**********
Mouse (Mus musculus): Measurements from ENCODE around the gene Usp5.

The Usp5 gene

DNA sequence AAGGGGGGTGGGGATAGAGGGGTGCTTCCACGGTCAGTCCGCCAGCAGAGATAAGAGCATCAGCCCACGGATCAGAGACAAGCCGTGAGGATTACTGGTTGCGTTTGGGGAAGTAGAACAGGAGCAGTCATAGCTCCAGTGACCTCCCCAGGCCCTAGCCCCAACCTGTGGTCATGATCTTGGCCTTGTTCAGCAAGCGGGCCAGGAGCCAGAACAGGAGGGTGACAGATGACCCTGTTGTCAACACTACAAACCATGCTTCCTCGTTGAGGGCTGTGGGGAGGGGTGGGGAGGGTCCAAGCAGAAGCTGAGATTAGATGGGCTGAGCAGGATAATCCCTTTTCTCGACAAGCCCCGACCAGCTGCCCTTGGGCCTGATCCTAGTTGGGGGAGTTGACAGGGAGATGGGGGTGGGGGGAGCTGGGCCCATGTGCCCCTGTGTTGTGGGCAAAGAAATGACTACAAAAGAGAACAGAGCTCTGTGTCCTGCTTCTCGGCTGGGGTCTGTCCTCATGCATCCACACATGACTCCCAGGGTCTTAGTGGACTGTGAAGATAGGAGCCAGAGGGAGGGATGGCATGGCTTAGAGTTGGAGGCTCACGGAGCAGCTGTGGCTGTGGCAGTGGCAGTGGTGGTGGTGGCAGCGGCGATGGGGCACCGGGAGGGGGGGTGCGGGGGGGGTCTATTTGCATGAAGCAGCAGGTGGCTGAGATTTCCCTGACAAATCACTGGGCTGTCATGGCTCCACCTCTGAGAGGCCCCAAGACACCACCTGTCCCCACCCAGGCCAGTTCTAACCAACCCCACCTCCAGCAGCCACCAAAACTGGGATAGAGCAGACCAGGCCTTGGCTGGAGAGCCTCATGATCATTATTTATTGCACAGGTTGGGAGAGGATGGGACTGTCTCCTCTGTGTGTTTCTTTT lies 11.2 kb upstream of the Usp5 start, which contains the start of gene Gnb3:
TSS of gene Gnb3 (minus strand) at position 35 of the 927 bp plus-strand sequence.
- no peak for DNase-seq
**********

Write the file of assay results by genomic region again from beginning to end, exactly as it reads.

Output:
Mouse (Mus musculus): Measurements from ENCODE around the gene Usp5.

The Usp5 gene

DNA sequence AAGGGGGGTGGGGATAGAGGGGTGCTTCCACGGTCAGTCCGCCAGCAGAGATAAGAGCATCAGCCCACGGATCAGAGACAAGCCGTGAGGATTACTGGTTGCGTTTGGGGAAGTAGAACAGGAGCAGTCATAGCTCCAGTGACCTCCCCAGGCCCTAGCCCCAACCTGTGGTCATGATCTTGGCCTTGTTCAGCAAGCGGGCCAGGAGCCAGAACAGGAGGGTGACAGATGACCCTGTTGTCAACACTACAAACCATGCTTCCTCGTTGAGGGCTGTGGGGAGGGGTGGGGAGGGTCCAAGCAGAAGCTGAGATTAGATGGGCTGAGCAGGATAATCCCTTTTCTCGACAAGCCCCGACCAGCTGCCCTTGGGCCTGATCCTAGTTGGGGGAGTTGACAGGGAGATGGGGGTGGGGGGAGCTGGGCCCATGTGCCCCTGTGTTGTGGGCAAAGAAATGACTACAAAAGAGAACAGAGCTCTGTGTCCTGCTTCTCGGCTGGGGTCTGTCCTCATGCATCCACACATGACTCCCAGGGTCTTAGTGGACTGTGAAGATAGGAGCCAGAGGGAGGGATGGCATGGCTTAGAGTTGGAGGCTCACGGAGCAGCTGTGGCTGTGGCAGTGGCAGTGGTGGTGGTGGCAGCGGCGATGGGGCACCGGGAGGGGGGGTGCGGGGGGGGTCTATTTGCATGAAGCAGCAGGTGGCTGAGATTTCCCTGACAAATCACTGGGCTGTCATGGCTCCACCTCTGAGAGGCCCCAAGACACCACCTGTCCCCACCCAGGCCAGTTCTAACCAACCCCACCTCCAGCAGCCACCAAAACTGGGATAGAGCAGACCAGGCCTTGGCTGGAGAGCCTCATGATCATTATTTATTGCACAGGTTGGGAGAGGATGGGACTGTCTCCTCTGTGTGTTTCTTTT lies 11.2 kb upstream of the Usp5 start, which contains the start of gene Gnb3:
TSS of gene Gnb3 (minus strand) at position 35 of the 927 bp plus-strand sequence.
- no peak for DNase-seq